No matter the industry, many times, it all comes down to who you know. Understanding this, the 12-month Hybrid Executive Master of Public Administration leverages the power of FIU’s more than 270,000 alumni worldwide, and the university’s extensive influence and deep connections in local, state and federal government for the benefit of learners.
The program’s blended curriculum couples online courses with three immersive, in-person residencies in Washington, D.C., Tallahassee and Miami to provide learners with unprecedented access to veteran leaders in public service.
“We want to help students speak to policy and learn what’s really going on from the people who are currently in those positions,” states Susannah Bruns Ali, associate professor for the Steven J. Green School of International & Public Affairs.
Online convenience, same program
Ali is gearing up for the summer 2022 launch of the Hybrid Executive Master of Public Administration, which she says offers the most flexibility for working professionals. All classwork is modeled after the face-to-face EMPA program with the same professors and courses, but is completed online. Like the in-person EMPA program, the Hybrid EMPA’s three residencies are face-to-face and take place over a weekend for two to four days.
Tailored for applicability
The residencies for the Executive Master of Public Administration are unique each year, whether face-to-face or hybrid, as they are custom designed based on current affairs; the desires of the students who vote on what they’d like to learn; and the availability of FIU’s vast network of connections in public service. A recent cohort focused on municipal policies for COVID-19, for example, allowing students to graduate with immediately applicable skills.
“One year, the focus was on housing, so we took students to Washington, D.C., to meet with officials at the U.S. Department of Housing and Urban Development,” Ali offers and explains that the events offer a deep understanding of the relevance of the program as well as camaraderie between the students.
Ali notes that it’s about building connections to help students synthesize the information they are learning.
“We’re facing different questions now. Our hybrid EMPA fills a need for working professionals with an online format, and our residencies provide invaluable experiential learning, using FIU’s far-reaching influence for impact,” she states.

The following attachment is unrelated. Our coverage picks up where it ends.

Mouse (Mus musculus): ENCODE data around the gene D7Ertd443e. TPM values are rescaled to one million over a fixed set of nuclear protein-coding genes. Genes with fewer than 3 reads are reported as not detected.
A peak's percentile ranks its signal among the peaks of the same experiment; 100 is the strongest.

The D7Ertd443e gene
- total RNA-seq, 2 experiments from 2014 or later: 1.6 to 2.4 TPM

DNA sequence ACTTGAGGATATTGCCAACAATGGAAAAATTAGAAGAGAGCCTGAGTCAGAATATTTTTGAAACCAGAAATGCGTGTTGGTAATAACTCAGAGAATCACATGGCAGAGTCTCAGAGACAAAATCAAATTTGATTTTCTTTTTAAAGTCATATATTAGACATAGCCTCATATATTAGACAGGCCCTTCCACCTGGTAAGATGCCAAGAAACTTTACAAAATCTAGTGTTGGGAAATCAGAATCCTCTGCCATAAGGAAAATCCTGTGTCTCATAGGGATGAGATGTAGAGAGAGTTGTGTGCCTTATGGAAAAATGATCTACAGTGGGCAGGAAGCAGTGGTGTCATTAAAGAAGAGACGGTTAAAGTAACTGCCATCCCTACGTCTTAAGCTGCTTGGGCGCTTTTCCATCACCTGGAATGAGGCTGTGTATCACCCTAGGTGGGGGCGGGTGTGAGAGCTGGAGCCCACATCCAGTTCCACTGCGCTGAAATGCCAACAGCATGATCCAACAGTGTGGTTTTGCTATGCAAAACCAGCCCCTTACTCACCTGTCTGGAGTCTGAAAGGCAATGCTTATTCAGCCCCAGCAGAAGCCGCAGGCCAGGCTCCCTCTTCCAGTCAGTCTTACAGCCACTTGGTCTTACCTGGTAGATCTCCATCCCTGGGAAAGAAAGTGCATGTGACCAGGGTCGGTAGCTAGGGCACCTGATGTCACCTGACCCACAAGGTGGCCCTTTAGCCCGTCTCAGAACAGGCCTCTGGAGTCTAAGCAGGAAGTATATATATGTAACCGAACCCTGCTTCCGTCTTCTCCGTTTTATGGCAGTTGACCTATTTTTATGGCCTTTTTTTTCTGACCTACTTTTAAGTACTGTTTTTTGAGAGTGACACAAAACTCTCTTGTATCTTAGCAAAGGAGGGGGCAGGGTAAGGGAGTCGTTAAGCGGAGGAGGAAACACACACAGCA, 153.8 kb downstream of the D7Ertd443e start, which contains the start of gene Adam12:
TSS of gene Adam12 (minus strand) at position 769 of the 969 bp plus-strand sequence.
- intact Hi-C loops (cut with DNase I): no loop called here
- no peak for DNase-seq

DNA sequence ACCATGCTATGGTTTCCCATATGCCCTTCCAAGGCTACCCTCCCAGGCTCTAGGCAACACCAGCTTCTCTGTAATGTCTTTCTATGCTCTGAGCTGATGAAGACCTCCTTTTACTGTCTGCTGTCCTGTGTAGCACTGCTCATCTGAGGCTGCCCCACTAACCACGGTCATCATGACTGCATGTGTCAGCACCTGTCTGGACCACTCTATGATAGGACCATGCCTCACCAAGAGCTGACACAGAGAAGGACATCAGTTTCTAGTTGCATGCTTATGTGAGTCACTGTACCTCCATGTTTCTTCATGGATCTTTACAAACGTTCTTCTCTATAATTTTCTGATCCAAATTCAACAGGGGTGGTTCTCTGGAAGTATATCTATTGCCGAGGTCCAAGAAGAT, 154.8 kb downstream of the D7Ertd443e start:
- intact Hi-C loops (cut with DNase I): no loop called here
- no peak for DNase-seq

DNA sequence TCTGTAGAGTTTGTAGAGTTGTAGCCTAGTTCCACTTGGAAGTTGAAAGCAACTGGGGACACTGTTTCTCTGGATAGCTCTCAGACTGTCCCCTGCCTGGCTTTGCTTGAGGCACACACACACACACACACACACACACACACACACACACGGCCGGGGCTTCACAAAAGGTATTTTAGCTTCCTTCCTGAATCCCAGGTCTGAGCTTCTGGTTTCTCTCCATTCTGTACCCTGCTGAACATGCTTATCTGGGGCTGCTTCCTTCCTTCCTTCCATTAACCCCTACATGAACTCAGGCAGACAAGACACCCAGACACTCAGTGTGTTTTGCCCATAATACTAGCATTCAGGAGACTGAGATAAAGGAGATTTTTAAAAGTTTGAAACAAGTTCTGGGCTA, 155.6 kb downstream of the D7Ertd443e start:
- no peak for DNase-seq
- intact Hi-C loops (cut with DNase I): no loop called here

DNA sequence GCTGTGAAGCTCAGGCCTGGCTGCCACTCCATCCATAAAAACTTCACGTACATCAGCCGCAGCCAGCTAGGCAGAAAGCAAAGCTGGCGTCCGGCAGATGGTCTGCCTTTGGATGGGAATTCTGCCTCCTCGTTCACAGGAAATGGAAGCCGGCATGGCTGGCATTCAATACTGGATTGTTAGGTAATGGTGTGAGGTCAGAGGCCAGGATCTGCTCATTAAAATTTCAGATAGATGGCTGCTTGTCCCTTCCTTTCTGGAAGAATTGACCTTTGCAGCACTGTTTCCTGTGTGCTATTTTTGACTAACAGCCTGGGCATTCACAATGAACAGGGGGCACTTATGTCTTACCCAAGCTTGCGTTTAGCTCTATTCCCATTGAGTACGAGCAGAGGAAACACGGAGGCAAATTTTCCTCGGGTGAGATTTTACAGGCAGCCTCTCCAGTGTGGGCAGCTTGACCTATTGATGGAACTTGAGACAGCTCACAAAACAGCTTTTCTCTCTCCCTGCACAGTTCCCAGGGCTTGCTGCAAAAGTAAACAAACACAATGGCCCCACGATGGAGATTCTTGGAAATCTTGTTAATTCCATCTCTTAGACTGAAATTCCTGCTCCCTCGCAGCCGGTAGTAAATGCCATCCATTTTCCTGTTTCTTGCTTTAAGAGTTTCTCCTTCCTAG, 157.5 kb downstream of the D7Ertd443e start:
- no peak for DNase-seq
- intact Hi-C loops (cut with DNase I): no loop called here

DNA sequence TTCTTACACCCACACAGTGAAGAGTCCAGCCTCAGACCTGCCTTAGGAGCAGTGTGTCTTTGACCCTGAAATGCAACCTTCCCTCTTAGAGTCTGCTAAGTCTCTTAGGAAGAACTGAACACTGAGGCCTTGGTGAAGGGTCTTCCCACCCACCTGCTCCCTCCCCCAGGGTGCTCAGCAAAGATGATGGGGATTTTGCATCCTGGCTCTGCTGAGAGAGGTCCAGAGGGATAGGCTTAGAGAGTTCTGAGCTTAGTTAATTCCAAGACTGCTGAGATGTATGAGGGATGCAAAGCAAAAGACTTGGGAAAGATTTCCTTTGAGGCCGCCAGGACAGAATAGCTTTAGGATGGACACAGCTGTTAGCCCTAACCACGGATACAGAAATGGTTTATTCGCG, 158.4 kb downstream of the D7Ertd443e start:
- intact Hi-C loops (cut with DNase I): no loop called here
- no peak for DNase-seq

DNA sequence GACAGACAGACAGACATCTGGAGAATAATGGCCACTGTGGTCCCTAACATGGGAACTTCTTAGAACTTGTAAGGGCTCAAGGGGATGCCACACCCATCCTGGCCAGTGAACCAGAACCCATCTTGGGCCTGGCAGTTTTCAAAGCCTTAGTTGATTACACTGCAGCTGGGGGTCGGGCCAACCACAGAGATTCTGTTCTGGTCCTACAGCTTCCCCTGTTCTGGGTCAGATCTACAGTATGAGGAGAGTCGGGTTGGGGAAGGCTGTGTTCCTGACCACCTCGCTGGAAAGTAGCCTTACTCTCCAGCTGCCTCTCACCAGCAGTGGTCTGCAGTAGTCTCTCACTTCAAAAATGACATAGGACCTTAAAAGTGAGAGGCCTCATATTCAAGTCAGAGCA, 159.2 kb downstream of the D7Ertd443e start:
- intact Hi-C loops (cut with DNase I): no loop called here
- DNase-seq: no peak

Students have an opportunity to gain considerable inroads with the agencies featured, taking advantage of the extensive number of government, nonprofit offices and bureaus. The immersive residencies are like fast-passes to an “insider view” of public administration as it functions in the real world, Ali adds.
“Everything that I was learning, I was doing. I was living it, doing it and rebuilding a data structure,” says Jason Ochoa ’20, police major at North Miami Beach Police Department, who completed the in-person EMPA and residencies.
Classmate and alumna Lauren Linville ’20 agrees with Ochoa and notes that in her EMPA cohort, FIU’s diversity among the students added to the class conversations and residencies as they provided context and new perspectives.
“The diversity added a level of value that you don’t really get—it allowed us to have open dialogue with professionals with experience,” says Linville, president and co-founder at Optimum Consulting.
Networking and camaraderie
Because those pursuing the EMPA are managers with considerable experience, conversations in online coursework offer perspectives from students who currently fill leadership roles—the hybrid EMPA degree is specifically designed for executives who have five to 10 years of experience and are in management positions.
“Our students will have the benefit of learning from their classmates in the lockstep cohort and from the three in-person residencies,” Ali explains. Most students become lifelong contacts with fellow classmates, expanding their networking circles in the public service sphere, she adds. The residencies, where they work on group projects, help build the rapport.
Along these lines, alumna Tamecka McKay ’18, ’20 says she made friendships in her face-to-face EMPA cohort that will “last a lifetime.”
“I speak to them on a daily basis,” says McKay, who is the director of infrastructure and operations (division manager) for the City of Fort Lauderdale.